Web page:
It was the annual meeting of the company, a large manufacturer with a dealer network across North America. Several hundred employees gathered at a plush Virginia golf and conference center, including the corporate staff, sales and product development professionals, dealer executives, and—importantly—parts and service managers.
As is typically the case at this type of meeting, there were a lot of discussions about the trends and challenges affecting the company and its industry. Competition and commoditization have squeezed margins out of the hardware side of the business; it is increasingly difficult to make much money just from selling equipment. The more profitable side is now aftermarket sales of services and replacement parts. In past years not many parts and services managers had been part of the annual meeting—but this time they attended in record numbers.
I heard one dealer’s service manager say to a peer, “We are here because we are where the money is.”
How was this company going to make sure all parts of the business stayed healthy? The overriding theme was a culture shift—from a singular focus on product features and quality to a broader view of the customer experience. This meeting was an important first step toward defining the customer experience and sharing practical steps that dealers could put to work immediately.
How are you approaching customer services and customer experience (sometimes called “CX”) in your business? One of the issues that holds up some CX initiatives is simply getting the definition straight. Customer experience is not, for example, the same as customer service (which typically describes specific behaviors that employees are to engage in, such as answering calls or emails within some specified time frame or resolving issues during the first service call). On occasion, companies can get sidetracked if they consider customer service too narrowly. I might receive efficient, pleasant service while at the dry cleaner or while picking up an order from a retail store—but I might have a better customer experience if I didn’t need to make that trip in the first place.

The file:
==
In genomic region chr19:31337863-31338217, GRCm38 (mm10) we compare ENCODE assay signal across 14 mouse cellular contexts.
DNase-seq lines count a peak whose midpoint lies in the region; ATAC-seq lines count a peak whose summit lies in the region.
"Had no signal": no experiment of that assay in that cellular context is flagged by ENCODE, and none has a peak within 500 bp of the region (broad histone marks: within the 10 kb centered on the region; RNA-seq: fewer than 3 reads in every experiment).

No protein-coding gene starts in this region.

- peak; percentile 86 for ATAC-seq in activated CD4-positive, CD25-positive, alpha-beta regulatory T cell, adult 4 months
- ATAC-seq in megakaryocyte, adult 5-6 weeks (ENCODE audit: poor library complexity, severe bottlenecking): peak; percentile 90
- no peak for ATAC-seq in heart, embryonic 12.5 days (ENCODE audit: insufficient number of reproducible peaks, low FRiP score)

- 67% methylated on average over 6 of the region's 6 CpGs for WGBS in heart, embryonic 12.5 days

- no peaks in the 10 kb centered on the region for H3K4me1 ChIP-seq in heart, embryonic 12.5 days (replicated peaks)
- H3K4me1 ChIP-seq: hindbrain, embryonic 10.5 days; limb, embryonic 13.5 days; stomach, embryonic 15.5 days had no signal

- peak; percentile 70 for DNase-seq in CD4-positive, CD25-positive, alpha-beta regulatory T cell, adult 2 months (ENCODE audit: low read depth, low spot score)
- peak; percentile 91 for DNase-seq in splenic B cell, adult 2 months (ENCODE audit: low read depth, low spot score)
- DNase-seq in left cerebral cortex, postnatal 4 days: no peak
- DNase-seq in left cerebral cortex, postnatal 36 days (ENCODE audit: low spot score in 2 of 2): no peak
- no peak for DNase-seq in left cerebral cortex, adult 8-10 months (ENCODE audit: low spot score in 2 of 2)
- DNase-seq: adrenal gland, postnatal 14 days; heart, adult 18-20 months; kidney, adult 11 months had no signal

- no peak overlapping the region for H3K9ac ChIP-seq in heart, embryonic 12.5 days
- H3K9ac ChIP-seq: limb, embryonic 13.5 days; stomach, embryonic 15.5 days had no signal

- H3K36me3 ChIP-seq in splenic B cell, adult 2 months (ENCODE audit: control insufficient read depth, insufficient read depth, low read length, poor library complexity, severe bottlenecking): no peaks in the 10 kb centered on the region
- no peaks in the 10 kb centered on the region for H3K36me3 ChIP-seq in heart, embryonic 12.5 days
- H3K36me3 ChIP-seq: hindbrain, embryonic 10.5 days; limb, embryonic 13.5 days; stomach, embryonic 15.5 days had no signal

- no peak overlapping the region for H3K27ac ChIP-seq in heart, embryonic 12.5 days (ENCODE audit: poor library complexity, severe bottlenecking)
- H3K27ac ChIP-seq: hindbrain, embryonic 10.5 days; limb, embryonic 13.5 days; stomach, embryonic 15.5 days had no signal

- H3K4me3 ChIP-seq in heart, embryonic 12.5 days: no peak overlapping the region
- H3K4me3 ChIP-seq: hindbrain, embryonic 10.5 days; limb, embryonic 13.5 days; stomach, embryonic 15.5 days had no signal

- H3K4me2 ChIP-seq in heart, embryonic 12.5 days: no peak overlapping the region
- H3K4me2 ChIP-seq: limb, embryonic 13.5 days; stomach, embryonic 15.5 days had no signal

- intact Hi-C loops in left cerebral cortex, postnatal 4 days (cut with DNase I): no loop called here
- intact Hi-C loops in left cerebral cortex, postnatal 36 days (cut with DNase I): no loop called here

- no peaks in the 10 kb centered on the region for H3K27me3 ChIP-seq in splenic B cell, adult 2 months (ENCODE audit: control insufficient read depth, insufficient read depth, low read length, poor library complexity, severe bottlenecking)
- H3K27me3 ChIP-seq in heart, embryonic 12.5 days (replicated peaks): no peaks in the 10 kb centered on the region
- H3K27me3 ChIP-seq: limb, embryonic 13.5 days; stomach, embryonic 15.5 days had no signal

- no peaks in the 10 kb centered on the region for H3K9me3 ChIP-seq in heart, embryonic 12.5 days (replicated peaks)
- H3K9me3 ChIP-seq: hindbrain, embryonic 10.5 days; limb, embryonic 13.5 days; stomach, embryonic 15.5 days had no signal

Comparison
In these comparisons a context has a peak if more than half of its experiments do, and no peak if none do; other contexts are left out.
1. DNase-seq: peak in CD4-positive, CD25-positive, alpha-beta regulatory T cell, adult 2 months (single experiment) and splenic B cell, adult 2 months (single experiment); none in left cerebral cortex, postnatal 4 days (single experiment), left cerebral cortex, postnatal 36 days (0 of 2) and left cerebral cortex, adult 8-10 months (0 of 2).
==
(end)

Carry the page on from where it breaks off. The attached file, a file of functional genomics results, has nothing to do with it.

Nor is customer experience necessarily the same as customer satisfaction (which is a type of research or feedback metric, used because the organization believes it will help predict customer loyalty or attrition). Instead, CX is an all-encompassing look at what a customer sees, hears, thinks, and feels across encounters with the organization (phone calls, face-to-face interactions, social media, the website, etc.).
After some discussions with this manufacturer’s leadership team, we approached customer experience as a three-component cycle:
- It is vital to gather and understand customers’ impressions in order to know what to do. Some dealers had sound data while others are just getting started. Your feedback might be qualitative (e.g. Voice of the Customer) research, quantitative ratings, or both. In any event, it’s important to be proactive and representative—gaining an understanding of all customer types and interactions, and not just waiting to learn how the company responds to questions or problems.
- These dealers are committed to knowing whether the associates who deal with customers have the wherewithal, knowledge, and skills to deliver an excellent experience—and to do so consistently. There are big implications for recruiting, training, and compensation.
- We discussed many areas for potential process improvements, including the ways different units use customer data, when to offer self-service options, and how new associates are onboarded.
If you’re building or refining your approach to the customer experience, then I hope you find these three components a helpful place to begin. After all, that’s probably where the money is.